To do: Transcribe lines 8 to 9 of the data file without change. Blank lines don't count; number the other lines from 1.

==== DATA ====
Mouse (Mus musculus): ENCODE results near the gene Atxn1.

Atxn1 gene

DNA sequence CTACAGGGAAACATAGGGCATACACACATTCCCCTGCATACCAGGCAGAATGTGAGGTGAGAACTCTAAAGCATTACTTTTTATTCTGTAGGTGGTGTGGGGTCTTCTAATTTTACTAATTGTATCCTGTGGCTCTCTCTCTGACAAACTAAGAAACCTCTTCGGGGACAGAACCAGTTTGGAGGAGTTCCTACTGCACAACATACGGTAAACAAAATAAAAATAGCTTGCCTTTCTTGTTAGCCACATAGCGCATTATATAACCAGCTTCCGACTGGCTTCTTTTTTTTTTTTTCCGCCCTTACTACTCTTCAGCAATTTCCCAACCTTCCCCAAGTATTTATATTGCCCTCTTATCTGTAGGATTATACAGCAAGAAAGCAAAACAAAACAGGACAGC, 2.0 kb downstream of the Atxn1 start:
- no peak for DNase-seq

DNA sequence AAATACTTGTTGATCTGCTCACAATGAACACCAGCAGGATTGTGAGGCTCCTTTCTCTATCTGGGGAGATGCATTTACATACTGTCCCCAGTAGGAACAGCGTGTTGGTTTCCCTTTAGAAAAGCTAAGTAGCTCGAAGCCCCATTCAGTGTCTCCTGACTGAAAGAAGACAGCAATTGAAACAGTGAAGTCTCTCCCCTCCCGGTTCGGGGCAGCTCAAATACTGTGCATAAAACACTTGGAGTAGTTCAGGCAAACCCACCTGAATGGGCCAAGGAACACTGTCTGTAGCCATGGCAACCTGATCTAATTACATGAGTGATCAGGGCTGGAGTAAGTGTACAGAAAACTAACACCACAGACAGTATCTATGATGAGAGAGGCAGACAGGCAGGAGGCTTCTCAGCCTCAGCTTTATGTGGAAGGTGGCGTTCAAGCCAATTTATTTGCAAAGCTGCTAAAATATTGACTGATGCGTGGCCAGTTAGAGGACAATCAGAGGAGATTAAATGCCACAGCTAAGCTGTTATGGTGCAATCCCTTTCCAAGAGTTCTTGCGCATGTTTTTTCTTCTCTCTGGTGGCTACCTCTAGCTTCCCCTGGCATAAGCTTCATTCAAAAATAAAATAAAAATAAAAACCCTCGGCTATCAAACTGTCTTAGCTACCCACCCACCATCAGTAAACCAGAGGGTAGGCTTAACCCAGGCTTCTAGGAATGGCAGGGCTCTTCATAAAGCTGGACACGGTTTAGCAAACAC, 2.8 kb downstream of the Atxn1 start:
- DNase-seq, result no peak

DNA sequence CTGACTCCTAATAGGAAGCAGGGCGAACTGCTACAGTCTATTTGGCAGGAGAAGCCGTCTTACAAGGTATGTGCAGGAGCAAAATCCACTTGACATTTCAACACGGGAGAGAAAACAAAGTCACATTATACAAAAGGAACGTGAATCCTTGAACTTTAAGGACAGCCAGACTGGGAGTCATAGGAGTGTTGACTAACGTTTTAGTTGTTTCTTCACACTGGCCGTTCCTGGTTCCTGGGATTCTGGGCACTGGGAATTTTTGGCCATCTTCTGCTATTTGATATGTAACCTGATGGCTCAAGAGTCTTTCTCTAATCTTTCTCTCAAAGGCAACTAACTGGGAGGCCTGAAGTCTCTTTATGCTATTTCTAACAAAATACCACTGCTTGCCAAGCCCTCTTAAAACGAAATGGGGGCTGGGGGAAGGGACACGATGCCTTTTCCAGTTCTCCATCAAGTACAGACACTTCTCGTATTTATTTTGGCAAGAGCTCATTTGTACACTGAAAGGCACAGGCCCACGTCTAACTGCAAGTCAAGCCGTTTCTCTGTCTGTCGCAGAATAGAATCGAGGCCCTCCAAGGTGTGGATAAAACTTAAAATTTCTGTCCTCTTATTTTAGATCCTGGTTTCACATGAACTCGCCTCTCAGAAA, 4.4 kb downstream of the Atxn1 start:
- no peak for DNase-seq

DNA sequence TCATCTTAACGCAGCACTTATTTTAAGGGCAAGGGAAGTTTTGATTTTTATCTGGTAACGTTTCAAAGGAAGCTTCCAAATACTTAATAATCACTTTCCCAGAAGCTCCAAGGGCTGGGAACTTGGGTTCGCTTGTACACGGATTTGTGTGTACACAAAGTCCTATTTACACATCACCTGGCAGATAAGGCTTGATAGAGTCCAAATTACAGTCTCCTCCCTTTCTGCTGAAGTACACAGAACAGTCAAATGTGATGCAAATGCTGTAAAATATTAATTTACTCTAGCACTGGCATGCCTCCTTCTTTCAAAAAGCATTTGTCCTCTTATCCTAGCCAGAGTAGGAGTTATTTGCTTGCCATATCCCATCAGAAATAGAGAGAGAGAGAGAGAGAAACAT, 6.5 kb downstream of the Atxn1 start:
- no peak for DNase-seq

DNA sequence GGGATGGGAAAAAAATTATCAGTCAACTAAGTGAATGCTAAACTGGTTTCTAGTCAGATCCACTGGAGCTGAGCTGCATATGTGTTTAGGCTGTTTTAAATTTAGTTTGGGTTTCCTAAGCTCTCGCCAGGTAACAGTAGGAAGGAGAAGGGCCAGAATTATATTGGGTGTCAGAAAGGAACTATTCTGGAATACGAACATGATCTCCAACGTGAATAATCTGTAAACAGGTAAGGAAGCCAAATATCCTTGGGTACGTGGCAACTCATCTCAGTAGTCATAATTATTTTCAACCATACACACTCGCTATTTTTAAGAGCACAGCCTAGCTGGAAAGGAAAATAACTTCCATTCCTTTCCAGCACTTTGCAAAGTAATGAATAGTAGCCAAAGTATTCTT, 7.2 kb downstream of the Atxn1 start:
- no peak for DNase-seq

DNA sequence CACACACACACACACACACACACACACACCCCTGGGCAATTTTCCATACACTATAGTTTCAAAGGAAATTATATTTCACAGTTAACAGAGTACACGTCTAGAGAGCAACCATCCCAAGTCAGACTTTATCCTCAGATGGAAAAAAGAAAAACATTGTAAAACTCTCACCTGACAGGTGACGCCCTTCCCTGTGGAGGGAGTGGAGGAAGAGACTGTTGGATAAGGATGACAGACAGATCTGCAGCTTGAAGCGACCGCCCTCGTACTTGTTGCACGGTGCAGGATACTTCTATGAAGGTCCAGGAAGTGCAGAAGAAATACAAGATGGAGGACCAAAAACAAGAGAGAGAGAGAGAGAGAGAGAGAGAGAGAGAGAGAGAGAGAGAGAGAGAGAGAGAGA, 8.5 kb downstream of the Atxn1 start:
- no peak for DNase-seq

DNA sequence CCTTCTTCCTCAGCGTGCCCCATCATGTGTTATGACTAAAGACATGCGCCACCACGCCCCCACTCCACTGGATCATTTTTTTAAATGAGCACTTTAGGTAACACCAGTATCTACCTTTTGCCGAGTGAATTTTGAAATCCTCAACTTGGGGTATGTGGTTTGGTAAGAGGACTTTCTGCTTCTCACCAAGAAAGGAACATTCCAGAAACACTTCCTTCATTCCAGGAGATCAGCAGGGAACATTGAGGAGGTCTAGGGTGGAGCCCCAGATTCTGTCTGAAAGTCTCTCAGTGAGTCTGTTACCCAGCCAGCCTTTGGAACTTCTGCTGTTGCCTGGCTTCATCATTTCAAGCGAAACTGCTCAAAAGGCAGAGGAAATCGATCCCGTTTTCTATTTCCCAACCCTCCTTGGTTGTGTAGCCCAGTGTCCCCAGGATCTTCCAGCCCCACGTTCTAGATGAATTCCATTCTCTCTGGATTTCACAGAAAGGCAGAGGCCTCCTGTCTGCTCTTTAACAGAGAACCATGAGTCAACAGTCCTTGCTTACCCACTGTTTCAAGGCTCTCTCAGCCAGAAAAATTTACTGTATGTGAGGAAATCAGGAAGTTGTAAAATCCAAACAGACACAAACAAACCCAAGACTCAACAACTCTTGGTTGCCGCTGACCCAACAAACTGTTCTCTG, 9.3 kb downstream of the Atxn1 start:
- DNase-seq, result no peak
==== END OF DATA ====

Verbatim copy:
- no peak for DNase-seq

DNA sequence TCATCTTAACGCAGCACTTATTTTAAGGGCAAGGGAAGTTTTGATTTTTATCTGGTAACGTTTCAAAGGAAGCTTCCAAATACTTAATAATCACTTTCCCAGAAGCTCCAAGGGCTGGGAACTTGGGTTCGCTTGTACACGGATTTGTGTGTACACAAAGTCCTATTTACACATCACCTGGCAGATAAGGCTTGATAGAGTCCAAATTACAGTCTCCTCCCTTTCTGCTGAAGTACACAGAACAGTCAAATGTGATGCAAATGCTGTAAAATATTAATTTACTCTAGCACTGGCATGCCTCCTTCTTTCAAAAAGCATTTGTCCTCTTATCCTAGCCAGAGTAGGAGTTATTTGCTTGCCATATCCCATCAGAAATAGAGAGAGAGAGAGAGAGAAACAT, 6.5 kb downstream of the Atxn1 start: